Measurement Characteristics of Disability-Related Constructs in ChronicallyInstitutionalized Nursing Home Residents

2.50
Hdl Handle:
http://hdl.handle.net/10755/166205
Category:
Abstract
Type:
Presentation
Title:
Measurement Characteristics of Disability-Related Constructs in ChronicallyInstitutionalized Nursing Home Residents
Author(s):
McConnell, Eleanor
Author Details:
Eleanor McConnell, PhD, Duke University School of Nursing School of Nursing, Durham, North Carolina, USA, email: eleanor.mcconnell@duke.edu
Abstract:
Nursing home residents suffer from high levels of dependency in self-care, yet little is known about factors that may be precursors to worsening dependency. Disablement models suggest the present of potentially manipulable variables intervening between disease and disability that may be fruitful points for intervention. Before these models can be fully utilized, adequacy of measurement of disability and related factors in the population of interest must be established. The purpose of this study was to assess the test characteristics of measures of disability and related constructs proposed in the based measures originally developed and tested in populations other than nursing home residents were examined. Research questions were: (1) What is the inter-rater, test-retest, and internal consistency reliability of standardized measures of cognitive performance, strength, range of motion, functional limitation, and disability? and (2) Does each measure perform in nursing home residents in a manner consistent with that reported in other populations? Inclusion criteria were: (1) Over age 60, (2) stands with assistance, (3) follows simple commands, (4) permanent resident of nursing home, (5) not terminally ill or medically unstable, (6) resident or proxy informed consent obtained. Sixteen permanent residents over age 60 from one nursing home participated in the reliability testing. Data from an additional 49 subjects representing two nursing home sites were used to assess the factor structure of each measure. Reliability was assessed using intra-class correlation coefficients (ICCs). Coefficient alpha was calculated as a measure of internal consistency. Exploratory factor analysis using a principal axis factoring technique was used to explore the dimensionality of each measure. Measures obtained included hand-held dynamometry, goniometry, the Neurobehavioral Cognitive Screening Examination (NCSE), the 7-item Physical Performance Test (PPT), and the Functional Independence Measure (FIM). Subjects' functional and cognitive status were similar to nursing home patients nationally, but were more likely to be male (67%), were slightly younger (mean age 76.7, SD=9.13). Findings: All measures had excellent test-retest and inter-rater relability, except two items on the NCSE. Test-retest concordance at one week varied by measure and ranged from ICC=.83 to .91 for range of motion and strength measures, ICC=.32 to .91 for the NCSE, ICC=.80 for teh PPT, and ICC=.71 to .89 for teh FIM. Inter-rater reliabilities for all measures ranged from ICC=.80 to .99. Internal consistency of teh NCSE, PPT and FIM was high. Factor structures for each measure were consistent with other measurement work reported on these instruments, except for the NCSE, literature was observed. Implications: Many existing measures of disability and related constructs can be sued reliably in selected nursing home residents. Unresolved issues in using these measures in nursing hom residents include establishing their relationship to self-reported and proxy-reported function, and structuring measurement protocols to minimize respondent burden and missing data.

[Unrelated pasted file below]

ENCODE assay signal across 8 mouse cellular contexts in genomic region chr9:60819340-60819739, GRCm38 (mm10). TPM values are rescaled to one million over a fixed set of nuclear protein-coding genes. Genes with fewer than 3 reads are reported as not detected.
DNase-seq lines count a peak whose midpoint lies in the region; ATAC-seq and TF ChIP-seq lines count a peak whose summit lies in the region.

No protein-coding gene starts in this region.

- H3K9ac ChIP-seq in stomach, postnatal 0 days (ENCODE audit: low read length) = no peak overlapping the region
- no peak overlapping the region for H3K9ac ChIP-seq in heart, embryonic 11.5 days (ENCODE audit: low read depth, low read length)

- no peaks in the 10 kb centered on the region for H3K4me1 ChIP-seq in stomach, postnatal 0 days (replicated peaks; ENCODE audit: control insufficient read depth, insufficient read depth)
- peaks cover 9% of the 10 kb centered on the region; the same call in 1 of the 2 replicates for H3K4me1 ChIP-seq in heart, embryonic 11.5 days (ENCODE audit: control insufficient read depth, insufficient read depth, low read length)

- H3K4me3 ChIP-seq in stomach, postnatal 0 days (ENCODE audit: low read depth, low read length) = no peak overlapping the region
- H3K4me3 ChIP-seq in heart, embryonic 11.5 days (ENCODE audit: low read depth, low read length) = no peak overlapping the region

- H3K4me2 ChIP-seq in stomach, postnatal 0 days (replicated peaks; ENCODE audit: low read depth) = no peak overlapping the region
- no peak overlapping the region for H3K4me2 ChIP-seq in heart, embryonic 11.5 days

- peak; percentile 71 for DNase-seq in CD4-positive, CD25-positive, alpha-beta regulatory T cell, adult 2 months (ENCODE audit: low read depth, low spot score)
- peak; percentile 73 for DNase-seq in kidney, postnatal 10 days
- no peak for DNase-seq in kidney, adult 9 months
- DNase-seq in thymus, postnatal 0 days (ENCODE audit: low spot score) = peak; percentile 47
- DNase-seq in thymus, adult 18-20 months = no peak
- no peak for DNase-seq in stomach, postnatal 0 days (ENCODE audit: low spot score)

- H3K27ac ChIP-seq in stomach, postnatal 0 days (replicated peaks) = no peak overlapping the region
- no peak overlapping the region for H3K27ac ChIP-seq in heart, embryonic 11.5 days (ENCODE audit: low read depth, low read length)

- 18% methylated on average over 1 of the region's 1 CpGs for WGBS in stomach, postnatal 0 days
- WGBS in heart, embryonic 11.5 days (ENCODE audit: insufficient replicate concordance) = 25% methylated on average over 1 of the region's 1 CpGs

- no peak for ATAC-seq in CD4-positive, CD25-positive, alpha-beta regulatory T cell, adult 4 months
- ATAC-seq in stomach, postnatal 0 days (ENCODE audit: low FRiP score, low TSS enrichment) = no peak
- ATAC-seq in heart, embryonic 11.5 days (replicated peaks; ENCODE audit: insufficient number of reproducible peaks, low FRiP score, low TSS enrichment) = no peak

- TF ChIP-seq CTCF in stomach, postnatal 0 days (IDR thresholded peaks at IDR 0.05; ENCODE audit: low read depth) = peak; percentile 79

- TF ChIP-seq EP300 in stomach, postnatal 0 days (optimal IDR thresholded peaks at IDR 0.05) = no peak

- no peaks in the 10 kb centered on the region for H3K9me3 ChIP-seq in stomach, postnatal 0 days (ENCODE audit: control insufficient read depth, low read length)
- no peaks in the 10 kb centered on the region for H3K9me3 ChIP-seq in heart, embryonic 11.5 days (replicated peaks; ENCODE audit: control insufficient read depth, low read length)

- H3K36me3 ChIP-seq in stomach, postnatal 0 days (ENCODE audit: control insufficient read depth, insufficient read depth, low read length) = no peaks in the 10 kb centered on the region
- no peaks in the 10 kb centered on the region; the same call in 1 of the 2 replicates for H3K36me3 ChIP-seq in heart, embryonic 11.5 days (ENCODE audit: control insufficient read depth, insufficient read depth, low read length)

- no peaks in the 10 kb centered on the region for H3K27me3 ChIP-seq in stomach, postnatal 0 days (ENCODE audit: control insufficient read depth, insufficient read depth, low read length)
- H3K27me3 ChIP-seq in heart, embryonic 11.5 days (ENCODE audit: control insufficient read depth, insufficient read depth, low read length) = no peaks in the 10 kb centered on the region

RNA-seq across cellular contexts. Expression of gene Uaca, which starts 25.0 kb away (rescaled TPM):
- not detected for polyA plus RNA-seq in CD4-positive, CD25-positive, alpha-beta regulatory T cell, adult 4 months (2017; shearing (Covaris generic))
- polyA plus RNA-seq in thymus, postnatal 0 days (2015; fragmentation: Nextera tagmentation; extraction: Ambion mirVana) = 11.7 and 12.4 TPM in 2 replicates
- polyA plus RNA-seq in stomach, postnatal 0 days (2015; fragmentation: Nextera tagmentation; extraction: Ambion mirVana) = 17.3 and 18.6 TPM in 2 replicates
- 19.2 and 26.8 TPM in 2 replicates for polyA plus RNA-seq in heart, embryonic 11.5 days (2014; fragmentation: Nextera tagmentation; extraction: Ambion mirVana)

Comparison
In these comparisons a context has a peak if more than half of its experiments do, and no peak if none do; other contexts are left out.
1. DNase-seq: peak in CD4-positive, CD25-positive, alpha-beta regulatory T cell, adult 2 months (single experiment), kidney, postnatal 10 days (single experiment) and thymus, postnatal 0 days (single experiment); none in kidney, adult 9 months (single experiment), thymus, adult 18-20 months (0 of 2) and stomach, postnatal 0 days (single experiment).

Repository Posting Date:
27-Oct-2011
Date of Publication:
27-Oct-2011
Conference Date:
Feb 29 - Mar 2, 1996
Conference Host:
Southern Nursing Research Society
Note:
This is an abstract-only submission. If the author has submitted a full-text item based on this abstract, you may find it by browsing the Virginia Henderson Global Nursing e-Repository by author. If author contact information is available in this abstract, please feel free to contact him or her with your queries regarding this submission. Alternatively, please contact the conference host, journal, or publisher (according to the circumstance) for further details regarding this item. If a citation is listed in this record, the item has been published and is available via open-access avenues or a journal/database subscription. Contact your library for assistance in obtaining the as-published article.

Full metadata record

DC FieldValue Language